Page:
Source: David Coffin & Eric Coffin, Hard Rock Advisory (2/13/10)
The January market dip was focused on profit taking. Good results in various sectors brought selling, but not selloffs. It is evidence that caution still reigns at the start of the new decade and isn't really saying much else, for now.
It took a while for this sentiment to make its way into the copper space, but the red metal's price is now giving ground after having an extraordinary 10 month run. The 40 cent price decline has been quick, but is only an 11% drop from the peak early in January. There has been about a 3% gain to LME stockpiles since the price decline began in earnest. It is too soon to make much of this, but we still think it likely copper will move through support in the high $2s and could test the $2.50 area.
A price decline to that level would be near 30% and could generate headlines about both copper bubbles and the peril to the broader economy. It would be a larger percent than we thought was needed to test the market, but so far we have just seen froth blown off the market top; the mid $2s was the expected pullback when we got concerned about copper moving above $3.
The froth built in part due to the weak greenback, and it was USD strengthening that finally tugged copper prices lower. That and speculators shifting away from the metal on some impressive gains. The USD strength was generated by further moves to tighten lending in China and fear of sovereign defaults in Euroland. Currency fluctuations will continue influencing copper's price for the next while. Has this been a bubble?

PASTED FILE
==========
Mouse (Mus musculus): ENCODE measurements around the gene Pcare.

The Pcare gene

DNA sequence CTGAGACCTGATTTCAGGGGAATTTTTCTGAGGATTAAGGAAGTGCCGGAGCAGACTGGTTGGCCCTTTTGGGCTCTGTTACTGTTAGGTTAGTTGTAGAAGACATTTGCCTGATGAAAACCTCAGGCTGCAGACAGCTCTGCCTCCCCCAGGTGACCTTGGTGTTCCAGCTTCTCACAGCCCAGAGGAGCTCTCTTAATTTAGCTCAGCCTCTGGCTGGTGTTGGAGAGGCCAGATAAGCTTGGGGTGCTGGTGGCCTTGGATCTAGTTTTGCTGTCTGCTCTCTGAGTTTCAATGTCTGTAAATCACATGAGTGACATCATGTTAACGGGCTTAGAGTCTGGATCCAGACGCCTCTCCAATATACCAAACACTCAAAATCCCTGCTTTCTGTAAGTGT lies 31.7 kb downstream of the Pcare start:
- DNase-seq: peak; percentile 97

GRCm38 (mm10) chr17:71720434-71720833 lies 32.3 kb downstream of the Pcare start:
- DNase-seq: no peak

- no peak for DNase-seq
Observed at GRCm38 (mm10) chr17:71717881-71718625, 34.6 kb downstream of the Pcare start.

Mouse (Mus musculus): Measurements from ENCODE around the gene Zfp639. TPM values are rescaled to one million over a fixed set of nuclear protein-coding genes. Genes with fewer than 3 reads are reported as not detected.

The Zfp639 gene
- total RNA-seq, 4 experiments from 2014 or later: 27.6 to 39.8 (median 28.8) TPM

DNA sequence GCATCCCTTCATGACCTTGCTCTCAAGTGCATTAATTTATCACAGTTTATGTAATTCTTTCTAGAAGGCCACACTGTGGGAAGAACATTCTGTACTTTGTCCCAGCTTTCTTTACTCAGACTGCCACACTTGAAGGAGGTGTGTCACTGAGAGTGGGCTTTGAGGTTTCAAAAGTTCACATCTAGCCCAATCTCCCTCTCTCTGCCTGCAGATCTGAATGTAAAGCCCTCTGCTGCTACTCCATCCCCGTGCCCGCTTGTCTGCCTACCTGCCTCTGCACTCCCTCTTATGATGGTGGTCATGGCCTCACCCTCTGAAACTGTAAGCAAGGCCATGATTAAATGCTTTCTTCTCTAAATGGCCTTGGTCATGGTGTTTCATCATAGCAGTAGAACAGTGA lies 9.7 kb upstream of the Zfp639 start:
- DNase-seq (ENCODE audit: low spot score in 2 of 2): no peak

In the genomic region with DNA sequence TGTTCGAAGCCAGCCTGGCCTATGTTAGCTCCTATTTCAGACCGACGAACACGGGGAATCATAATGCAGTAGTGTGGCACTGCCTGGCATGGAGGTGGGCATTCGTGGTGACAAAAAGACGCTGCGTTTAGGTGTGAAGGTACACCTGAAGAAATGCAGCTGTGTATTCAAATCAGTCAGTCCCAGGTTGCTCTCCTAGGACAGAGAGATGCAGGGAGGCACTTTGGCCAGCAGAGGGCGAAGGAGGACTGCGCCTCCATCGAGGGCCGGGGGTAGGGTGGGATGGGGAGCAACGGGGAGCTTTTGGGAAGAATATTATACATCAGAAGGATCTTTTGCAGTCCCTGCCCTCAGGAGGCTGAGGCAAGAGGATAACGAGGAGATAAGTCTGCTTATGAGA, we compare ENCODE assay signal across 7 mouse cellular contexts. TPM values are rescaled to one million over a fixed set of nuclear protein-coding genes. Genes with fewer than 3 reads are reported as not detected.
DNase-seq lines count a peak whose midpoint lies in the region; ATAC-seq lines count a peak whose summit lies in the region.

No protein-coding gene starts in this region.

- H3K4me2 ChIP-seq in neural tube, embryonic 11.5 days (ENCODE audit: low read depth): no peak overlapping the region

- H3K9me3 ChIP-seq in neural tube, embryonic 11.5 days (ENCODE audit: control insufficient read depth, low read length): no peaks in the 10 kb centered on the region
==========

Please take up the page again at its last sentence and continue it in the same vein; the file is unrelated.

Price and supply gains in tandem do fit the basic definition. However, we wouldn't call the current LME stockpiles in the 15 days of supply range a major "oversupply" even though they represent the largest margin we have seen for about a decade. Copper's broad mine supply is typically well balanced to demand, and barring a major supply disruption it will take a while to eat through the excess stocks. But, we are talking about a short run phenomenon. "Bubble" is getting bandied about a lot lately. It should be reserved for markets in which supply excess built over a long period, and that will take a long time to repair because of systemic damage.
We have enough after-bubble markets to deal with that we don't need see more in normal market overreach. We may not be quite ready to jump into copper's deep end just now, but the enthusiasm for its market has simply been because it is healthy.
In fact, amidst the concern about what direction the global economy is taking, a rare drama is unfolding in metal's smelting arena. Codelco and BHP have both recently negotiated lower charges from East Asian copper smelters, low enough in fact to render the smelters marginal. It has usually been the smelters that dictate charges, so this is the tail wagging the dog.
The combination of a near-term smelting overbuild in China and a mid-term concern by all smelters about a lack of mine supply is at play here. For those of you who glaze over when we talk about century old trends, or even millennia old trends (ok, one of us just joined the glazing), it is just this sort of shift that we are looking for.
While the supply concerns are most prominent in the copper subsector, they do apply to other metals. The bottom line impact for HRA readers is that smelting companies are seeking out direct links to deposits. This will be a growing source of funding projects, and mean more takeovers in due course. It will also mean more focus on that part of the sector from us going forward.
Gold is rebounding nicely, in line with shifting sentiment for the greenback. The down tick in this market has also been about profits taking, at least in part. That currency traders going long the Dollar was able to cap gold more quickly than it did copper is still the most interesting bit of news to come from the recent trading.